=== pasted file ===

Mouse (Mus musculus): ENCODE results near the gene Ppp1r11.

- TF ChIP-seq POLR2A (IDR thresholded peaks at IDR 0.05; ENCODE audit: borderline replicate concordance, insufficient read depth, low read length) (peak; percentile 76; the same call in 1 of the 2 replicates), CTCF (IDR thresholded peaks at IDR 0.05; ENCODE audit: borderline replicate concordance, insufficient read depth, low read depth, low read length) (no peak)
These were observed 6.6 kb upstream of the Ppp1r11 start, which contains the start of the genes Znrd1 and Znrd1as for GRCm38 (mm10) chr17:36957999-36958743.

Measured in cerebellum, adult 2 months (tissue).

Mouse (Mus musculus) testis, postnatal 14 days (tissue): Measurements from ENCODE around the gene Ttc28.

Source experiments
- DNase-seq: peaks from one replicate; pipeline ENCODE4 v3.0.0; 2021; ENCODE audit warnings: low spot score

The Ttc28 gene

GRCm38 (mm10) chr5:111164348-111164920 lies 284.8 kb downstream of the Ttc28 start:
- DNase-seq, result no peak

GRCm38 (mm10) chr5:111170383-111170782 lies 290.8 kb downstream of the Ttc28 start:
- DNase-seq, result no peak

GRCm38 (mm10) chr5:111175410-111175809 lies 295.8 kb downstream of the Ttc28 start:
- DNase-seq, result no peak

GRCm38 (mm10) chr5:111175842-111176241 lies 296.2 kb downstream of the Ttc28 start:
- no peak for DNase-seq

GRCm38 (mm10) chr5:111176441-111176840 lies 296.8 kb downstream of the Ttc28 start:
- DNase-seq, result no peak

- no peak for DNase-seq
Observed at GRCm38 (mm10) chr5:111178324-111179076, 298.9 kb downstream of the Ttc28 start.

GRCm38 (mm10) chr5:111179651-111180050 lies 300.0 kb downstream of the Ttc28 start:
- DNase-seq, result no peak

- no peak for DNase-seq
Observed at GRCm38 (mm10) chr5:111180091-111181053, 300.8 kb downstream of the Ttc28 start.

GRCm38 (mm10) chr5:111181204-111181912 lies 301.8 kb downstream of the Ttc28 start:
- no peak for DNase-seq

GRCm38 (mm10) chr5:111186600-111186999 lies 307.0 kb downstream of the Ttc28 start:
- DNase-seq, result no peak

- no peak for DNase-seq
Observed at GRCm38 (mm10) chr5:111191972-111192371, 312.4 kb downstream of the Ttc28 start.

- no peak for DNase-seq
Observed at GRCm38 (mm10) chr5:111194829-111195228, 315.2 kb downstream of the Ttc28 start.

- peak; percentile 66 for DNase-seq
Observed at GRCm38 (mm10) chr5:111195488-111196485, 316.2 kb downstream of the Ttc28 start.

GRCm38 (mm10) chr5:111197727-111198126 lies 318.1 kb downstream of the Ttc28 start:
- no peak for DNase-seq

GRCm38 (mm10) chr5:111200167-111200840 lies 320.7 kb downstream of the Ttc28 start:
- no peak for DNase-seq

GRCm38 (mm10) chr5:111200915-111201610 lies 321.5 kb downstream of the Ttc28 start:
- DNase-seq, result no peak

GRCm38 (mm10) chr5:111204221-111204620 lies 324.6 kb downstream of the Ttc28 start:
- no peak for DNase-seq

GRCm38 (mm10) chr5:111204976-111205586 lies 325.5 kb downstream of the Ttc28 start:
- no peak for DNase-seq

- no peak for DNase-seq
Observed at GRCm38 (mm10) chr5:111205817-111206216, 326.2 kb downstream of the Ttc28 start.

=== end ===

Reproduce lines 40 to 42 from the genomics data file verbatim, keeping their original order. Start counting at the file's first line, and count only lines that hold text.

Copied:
- DNase-seq, result no peak

GRCm38 (mm10) chr5:111204221-111204620 lies 324.6 kb downstream of the Ttc28 start:
- no peak for DNase-seq